Suzanne Côté Takes Justice LeBel’s Chair at the Supreme Court

On the eve of Justice Louis LeBel‘s retirement, the PMO has announced his replacement. A Gaspésienne. A woman. A litigator in private practice at Osler’s Montréal office. Suzanne Côté. In every way a safe appointment, which has already been warmly received, and which raises none of the delicate difficulties of the previous announcement concerning Justice Marc Nadon. The timing is interesting on a day when all eyes are on Pierre Karl Peladeau announcing that he’ll run – and Doug Ford saying he won’t. This story may get lost.

The announcement stated:

« Je suis ravi d’annoncer la nomination

. . . [more]
Posted in: Announcements, Miscellaneous, Substantive Law: Judicial Decisions

Pregnancy and Parental Leave Top-Ups Are Separate and Distinct

It is discriminatory for employers to deny parental supplemental employment benefits (top-ups) to birth mothers because they receive pregnancy benefits. So said the Supreme Court of Canada in its unanimous oral decision from the bench on November 12, 2014, agreeing with the British Columbia Teachers' Federation.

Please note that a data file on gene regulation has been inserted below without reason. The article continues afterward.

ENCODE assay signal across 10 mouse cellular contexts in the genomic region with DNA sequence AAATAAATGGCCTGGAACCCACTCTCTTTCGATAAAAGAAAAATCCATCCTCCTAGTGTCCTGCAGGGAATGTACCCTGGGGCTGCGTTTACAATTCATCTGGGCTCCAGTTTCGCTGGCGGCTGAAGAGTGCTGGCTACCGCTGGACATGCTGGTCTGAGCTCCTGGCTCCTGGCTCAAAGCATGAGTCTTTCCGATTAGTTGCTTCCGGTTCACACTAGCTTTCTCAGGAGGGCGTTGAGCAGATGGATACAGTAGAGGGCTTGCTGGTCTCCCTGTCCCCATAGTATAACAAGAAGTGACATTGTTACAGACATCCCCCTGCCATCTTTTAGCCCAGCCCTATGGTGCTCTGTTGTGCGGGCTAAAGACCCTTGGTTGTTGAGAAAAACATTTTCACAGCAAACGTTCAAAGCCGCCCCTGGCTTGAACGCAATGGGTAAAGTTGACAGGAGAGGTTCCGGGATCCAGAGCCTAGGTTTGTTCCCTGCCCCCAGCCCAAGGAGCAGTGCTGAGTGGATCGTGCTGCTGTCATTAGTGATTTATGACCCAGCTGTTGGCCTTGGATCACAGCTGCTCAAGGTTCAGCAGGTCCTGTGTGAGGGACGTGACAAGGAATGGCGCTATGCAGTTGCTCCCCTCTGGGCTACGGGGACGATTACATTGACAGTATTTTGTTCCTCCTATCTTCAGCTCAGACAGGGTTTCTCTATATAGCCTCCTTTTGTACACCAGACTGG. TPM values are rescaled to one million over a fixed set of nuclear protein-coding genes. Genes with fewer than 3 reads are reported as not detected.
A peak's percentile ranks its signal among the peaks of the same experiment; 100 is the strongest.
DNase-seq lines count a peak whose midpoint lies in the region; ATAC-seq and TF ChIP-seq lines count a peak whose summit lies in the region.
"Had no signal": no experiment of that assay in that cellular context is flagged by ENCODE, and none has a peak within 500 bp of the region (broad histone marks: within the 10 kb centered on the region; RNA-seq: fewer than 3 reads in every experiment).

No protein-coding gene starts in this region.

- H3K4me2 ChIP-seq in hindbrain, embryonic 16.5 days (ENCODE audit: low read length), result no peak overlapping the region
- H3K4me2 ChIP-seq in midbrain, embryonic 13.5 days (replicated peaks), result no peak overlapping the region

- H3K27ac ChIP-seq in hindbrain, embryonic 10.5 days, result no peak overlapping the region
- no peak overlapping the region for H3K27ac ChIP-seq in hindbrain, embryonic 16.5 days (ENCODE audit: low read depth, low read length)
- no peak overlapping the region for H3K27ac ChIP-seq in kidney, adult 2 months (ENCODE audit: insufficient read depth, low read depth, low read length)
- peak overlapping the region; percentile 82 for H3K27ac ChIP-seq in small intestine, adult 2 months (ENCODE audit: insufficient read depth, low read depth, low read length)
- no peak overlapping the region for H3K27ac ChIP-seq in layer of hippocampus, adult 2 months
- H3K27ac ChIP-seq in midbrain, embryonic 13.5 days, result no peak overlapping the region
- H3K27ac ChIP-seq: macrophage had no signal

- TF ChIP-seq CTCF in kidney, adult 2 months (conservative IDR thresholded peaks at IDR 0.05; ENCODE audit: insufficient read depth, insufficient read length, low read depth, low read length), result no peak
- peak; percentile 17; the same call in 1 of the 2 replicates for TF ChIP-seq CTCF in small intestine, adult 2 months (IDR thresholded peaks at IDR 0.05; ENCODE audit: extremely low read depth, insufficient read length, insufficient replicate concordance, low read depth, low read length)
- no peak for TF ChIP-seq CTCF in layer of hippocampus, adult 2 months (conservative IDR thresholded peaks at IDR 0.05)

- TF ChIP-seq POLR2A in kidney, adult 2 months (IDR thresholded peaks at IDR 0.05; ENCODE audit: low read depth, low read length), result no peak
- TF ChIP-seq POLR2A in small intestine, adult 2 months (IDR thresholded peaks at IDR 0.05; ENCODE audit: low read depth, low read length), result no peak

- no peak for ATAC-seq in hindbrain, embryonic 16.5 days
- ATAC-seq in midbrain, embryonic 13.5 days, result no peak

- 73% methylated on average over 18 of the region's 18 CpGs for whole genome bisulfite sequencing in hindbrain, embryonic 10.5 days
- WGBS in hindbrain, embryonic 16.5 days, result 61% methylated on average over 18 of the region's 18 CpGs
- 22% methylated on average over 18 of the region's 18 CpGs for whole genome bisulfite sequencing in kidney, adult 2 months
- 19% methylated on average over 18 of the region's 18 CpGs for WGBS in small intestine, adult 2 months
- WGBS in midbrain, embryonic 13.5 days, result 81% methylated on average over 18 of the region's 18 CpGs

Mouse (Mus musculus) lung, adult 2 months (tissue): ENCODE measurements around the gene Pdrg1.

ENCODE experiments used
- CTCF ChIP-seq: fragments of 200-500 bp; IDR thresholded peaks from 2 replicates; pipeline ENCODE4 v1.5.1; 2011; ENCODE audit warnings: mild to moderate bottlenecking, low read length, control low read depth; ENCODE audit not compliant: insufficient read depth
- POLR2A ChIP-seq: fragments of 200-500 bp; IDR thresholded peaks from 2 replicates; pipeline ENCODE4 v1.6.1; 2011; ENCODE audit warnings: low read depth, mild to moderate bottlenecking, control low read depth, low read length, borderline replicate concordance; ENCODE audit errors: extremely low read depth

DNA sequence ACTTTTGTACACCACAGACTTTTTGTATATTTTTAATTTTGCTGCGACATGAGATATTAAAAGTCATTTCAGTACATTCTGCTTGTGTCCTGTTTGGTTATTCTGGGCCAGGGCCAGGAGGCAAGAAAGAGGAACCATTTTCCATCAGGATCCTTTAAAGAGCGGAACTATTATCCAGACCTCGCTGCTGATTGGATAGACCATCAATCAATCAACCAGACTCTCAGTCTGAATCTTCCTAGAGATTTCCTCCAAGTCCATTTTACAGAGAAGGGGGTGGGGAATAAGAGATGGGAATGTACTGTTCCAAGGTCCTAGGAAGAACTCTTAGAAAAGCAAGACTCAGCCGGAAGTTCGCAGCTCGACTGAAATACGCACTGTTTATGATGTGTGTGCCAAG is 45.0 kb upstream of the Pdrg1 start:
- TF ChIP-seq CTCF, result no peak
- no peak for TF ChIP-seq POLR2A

Posted in: Case Comment, Substantive Law, Substantive Law: Judicial Decisions

The Real “Articling Crisis”?

The Law Society of Upper Canada is again in the news. This time, the focus is on the recently released Consultation Paper entitled Addressing Challenges Faced by Racialized Licensees. An article in the Toronto Star has called the report “blunt” and characterized it as “containing disquieting findings.” Another piece in the Law Times, titled “Non-white lawyers feel alienated, report finds” details a variety of the report’s findings and highlights LSUC’s invitation for input.

This media attention is no doubt a positive thing. The Consultation Paper confirms what many have been saying for years: “racialization is a constant and persistent . . . [more]

Posted in: Legal Ethics

#Ferguson at the Internet Archive